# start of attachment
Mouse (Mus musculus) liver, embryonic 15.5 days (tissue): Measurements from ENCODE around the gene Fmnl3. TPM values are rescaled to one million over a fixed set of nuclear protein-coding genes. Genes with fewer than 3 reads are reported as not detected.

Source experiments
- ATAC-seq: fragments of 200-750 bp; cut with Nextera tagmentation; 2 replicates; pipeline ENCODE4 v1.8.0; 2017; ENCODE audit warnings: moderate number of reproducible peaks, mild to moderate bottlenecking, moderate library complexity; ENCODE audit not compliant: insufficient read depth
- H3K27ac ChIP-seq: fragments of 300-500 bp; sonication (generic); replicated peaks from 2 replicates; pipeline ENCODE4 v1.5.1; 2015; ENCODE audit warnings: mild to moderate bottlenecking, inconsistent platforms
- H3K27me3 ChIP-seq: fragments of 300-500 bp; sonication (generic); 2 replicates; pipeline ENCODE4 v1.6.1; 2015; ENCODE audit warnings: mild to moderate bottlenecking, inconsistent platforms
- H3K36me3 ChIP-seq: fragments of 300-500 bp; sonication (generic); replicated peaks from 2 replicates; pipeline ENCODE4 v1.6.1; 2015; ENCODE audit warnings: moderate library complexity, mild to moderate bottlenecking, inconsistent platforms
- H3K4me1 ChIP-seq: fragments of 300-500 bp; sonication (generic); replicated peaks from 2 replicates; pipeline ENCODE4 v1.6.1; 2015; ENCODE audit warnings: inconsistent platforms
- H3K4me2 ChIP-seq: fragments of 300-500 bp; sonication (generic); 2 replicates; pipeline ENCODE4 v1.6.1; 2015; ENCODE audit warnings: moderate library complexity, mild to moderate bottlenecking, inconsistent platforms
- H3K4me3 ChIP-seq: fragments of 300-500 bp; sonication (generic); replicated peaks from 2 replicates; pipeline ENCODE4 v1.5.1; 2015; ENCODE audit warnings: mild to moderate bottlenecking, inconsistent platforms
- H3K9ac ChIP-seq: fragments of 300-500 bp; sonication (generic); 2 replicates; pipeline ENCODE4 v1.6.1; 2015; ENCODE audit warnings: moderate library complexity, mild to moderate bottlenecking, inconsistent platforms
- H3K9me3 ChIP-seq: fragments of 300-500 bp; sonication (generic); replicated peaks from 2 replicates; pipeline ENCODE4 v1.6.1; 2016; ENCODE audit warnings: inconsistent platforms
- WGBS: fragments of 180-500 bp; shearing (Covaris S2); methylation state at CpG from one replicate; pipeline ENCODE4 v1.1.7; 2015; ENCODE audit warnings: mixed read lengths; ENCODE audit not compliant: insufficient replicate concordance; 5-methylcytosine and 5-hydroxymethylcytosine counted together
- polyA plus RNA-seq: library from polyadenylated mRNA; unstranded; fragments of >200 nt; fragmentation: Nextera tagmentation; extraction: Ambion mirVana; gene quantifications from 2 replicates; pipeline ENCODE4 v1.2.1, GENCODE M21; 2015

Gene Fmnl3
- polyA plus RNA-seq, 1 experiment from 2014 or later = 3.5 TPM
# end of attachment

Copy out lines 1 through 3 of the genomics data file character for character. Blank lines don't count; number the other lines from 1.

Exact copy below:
Mouse (Mus musculus) liver, embryonic 15.5 days (tissue): Measurements from ENCODE around the gene Fmnl3. TPM values are rescaled to one million over a fixed set of nuclear protein-coding genes. Genes with fewer than 3 reads are reported as not detected.

Source experiments
- ATAC-seq: fragments of 200-750 bp; cut with Nextera tagmentation; 2 replicates; pipeline ENCODE4 v1.8.0; 2017; ENCODE audit warnings: moderate number of reproducible peaks, mild to moderate bottlenecking, moderate library complexity; ENCODE audit not compliant: insufficient read depth